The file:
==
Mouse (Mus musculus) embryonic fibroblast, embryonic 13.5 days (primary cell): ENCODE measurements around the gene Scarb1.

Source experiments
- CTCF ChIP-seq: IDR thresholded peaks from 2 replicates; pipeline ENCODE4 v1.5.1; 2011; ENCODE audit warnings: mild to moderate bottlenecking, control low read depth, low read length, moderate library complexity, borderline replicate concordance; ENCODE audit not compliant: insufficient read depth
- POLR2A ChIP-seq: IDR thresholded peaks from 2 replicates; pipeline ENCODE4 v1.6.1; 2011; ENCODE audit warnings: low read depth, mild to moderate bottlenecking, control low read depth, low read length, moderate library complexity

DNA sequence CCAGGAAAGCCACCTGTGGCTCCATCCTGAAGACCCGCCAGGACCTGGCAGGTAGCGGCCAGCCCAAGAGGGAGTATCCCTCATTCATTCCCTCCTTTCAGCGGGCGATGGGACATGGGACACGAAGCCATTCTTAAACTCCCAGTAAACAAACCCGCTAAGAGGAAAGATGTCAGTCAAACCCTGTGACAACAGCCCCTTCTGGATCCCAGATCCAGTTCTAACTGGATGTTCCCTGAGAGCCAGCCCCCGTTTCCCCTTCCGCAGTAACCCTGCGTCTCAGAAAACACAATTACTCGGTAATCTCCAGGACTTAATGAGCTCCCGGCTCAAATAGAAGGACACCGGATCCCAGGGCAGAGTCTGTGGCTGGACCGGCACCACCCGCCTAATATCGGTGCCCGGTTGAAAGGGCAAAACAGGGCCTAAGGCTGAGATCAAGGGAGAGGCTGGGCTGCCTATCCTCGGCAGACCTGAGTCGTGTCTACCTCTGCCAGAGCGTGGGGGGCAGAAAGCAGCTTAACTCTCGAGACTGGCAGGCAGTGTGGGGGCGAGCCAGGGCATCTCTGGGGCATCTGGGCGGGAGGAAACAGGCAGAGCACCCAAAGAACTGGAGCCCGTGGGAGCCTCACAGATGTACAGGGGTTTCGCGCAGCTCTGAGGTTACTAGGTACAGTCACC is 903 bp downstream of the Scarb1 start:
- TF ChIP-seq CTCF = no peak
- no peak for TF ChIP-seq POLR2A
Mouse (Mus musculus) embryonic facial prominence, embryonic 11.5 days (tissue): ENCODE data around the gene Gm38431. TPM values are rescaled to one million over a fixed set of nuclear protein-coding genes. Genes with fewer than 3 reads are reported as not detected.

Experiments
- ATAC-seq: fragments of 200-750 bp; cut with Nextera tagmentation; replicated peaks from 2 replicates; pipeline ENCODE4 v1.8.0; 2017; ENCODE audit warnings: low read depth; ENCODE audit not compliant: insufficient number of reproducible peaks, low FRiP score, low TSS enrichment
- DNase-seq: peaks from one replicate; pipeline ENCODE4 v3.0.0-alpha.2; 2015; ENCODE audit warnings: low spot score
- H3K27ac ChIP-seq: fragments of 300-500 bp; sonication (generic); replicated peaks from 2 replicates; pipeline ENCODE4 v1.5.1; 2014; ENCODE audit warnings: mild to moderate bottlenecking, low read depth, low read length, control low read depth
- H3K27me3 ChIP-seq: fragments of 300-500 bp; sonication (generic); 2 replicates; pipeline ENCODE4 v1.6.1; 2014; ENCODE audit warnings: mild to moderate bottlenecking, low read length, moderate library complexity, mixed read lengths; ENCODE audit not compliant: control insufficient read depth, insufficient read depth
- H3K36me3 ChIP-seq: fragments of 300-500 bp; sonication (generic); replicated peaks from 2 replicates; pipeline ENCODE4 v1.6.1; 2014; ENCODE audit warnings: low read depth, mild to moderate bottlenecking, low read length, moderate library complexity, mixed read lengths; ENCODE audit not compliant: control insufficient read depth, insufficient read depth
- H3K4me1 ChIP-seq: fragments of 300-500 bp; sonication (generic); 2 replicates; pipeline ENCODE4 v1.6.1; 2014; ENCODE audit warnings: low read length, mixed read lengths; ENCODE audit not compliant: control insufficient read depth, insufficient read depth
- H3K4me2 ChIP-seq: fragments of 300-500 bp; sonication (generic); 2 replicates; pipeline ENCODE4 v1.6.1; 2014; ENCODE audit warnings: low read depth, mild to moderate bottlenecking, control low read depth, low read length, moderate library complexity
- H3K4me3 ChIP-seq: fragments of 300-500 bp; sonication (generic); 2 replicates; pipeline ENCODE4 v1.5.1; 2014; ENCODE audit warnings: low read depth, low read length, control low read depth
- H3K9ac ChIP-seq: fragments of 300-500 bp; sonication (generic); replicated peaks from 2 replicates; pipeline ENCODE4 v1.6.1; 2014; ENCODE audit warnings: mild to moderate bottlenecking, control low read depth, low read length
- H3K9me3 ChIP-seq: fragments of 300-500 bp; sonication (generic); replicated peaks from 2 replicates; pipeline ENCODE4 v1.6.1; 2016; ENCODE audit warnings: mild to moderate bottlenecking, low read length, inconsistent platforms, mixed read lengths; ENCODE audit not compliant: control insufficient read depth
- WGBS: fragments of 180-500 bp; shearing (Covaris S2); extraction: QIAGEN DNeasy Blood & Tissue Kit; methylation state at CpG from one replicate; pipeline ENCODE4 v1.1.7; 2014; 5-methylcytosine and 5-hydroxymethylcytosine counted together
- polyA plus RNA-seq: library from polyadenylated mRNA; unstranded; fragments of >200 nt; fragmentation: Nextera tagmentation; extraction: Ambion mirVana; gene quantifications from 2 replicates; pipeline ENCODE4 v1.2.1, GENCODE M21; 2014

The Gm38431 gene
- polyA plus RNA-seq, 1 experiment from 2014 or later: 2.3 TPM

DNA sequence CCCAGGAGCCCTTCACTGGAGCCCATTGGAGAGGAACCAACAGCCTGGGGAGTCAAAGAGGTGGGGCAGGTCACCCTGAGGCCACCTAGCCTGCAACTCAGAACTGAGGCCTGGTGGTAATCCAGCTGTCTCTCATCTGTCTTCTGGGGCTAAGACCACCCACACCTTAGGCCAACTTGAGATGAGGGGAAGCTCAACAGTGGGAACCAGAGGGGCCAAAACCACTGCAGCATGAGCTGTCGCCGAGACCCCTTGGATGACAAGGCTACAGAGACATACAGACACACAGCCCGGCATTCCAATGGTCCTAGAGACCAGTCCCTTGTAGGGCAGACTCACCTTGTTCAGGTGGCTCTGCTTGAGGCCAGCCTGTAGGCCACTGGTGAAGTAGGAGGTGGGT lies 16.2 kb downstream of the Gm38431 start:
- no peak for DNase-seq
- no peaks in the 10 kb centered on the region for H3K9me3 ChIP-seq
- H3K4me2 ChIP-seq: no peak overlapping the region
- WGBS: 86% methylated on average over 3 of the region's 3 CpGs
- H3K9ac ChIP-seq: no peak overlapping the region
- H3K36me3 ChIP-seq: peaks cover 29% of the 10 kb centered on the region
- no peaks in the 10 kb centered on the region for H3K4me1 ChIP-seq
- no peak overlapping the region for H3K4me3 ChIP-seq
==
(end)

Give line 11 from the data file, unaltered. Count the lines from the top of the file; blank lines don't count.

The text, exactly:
- DNase-seq: peaks from one replicate; pipeline ENCODE4 v3.0.0-alpha.2; 2015; ENCODE audit warnings: low spot score